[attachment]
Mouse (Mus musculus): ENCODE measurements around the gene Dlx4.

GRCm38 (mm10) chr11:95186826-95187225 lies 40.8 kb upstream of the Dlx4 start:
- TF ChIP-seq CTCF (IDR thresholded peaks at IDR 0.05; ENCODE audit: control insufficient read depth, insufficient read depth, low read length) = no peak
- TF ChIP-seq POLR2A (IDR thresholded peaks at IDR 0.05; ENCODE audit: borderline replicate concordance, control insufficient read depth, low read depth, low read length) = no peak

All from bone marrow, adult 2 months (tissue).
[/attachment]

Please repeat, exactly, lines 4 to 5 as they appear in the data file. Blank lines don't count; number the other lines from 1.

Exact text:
- TF ChIP-seq POLR2A (IDR thresholded peaks at IDR 0.05; ENCODE audit: borderline replicate concordance, control insufficient read depth, low read depth, low read length) = no peak

All from bone marrow, adult 2 months (tissue).